Surge in fake listings on social media as Mother’s Day nears

A study has found a spike in fake beauty products being sold via Instagram and Facebook in the weeks leading up to Mother’s Day in the US.

The investigation by online brand protection agency Red Points was based on data collected for over 40 of its cosmetic and personal care clients in 2018 and identified a 40 per cent increase in counterfeit beauty products in May coinciding with shoppers’ pre-Mother’s Day shopping.

Mother’s Day is a big deal in the US, with Americans spending an average of $180 each – or a massive $23.1bn in total – on the holiday, making it an obvious target for counterfeiters.

In a finding that has big significance for brands, the investigation – based on a survey of 1,500 US consumers – found that 17 per cent of respondents had bought a gift that turned out to be a counterfeit, and of these 84 per cent said they would be hesitant about buying from the authentic brand again.

All told, 49 per cent of all fake beauty purchases were made on either Facebook or Instagram, and almost three quarters (73 per cent) of people polled said they regularly see social media content selling products they believe are counterfeit.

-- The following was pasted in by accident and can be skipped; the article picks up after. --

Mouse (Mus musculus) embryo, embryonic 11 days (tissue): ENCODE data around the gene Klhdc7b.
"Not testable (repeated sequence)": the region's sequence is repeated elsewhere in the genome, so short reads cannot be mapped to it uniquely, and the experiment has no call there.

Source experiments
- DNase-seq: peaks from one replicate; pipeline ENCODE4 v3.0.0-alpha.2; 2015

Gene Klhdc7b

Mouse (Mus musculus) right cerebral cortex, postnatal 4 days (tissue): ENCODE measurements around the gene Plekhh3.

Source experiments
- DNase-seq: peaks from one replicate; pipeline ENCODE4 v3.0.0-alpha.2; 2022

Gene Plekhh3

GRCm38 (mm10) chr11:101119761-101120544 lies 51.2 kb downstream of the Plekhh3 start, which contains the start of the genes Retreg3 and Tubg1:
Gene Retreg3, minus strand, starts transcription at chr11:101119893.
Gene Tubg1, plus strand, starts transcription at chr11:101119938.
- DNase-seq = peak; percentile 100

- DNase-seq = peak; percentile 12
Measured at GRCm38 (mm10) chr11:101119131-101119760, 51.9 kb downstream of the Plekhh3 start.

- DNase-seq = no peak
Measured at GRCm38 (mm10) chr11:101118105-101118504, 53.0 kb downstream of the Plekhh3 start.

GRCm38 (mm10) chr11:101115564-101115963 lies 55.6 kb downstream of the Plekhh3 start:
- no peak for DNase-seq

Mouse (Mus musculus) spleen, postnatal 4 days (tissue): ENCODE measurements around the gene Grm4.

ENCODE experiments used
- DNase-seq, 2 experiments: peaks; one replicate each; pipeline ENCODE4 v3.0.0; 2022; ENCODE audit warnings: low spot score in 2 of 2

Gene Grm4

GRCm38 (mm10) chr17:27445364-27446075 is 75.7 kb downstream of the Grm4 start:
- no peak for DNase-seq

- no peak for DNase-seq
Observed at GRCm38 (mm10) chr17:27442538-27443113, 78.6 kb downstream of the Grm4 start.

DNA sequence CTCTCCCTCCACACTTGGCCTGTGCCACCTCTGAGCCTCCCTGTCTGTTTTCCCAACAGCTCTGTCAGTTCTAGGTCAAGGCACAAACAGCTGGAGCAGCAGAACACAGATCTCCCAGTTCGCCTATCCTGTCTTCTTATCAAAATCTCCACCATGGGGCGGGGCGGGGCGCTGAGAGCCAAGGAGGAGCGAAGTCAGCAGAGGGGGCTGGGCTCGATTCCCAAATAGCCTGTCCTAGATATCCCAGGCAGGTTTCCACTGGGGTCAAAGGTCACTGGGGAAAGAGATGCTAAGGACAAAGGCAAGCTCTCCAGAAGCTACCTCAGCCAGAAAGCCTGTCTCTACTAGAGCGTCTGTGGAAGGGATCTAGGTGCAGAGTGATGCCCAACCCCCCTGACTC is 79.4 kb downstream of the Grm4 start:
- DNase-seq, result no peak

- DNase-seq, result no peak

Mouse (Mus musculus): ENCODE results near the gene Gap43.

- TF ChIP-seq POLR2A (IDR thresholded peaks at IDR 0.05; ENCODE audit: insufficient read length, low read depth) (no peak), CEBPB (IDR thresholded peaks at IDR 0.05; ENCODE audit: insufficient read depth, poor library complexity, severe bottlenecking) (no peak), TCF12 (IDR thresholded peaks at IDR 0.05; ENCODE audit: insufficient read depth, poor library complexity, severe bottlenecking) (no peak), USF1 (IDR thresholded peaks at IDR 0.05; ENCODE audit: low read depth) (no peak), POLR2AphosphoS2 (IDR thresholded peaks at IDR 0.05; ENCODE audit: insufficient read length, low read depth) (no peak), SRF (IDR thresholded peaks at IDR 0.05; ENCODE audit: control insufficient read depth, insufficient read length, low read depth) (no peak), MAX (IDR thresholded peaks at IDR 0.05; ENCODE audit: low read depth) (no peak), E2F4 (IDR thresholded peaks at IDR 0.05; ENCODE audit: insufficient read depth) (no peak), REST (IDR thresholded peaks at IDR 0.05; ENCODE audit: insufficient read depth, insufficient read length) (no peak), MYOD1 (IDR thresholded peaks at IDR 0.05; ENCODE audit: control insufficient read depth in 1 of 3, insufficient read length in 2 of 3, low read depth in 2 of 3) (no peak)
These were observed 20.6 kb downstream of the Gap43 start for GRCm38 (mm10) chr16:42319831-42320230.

More than a third (37 per cent) also said that seeing content peddling fakes made them less likely to engage with posts from authentic brands.

“For a holiday where mothers are supposed to be showered with nothing but the best, it is shocking to find that so many counterfeits are still being given as gifts, intentionally or accidentally,” said Laura Urquizu, CEO and partner of Red Points.

“For brands, the damage goes beyond an upset mother. Our data shows that bad experience caused by fake product can turn a customer off a brand forever.”

The findings come at a time when beauty brands are increasingly turning to social media and influencers to drive sales, for example through the in-story purchase option in Instagram.

Meanwhile, the survey is another bit of bad press for Instagram on counterfeits in a matter of weeks, as a study from Ghost Data in April suggested nearly 20 per cent of all posts about fashion products on Instagram feature counterfeit products.

The report found more than 50,000 accounts promoting and selling counterfeits, which is a 171 per cent increase from an analysis I 2016 that found about 20,000 such accounts.

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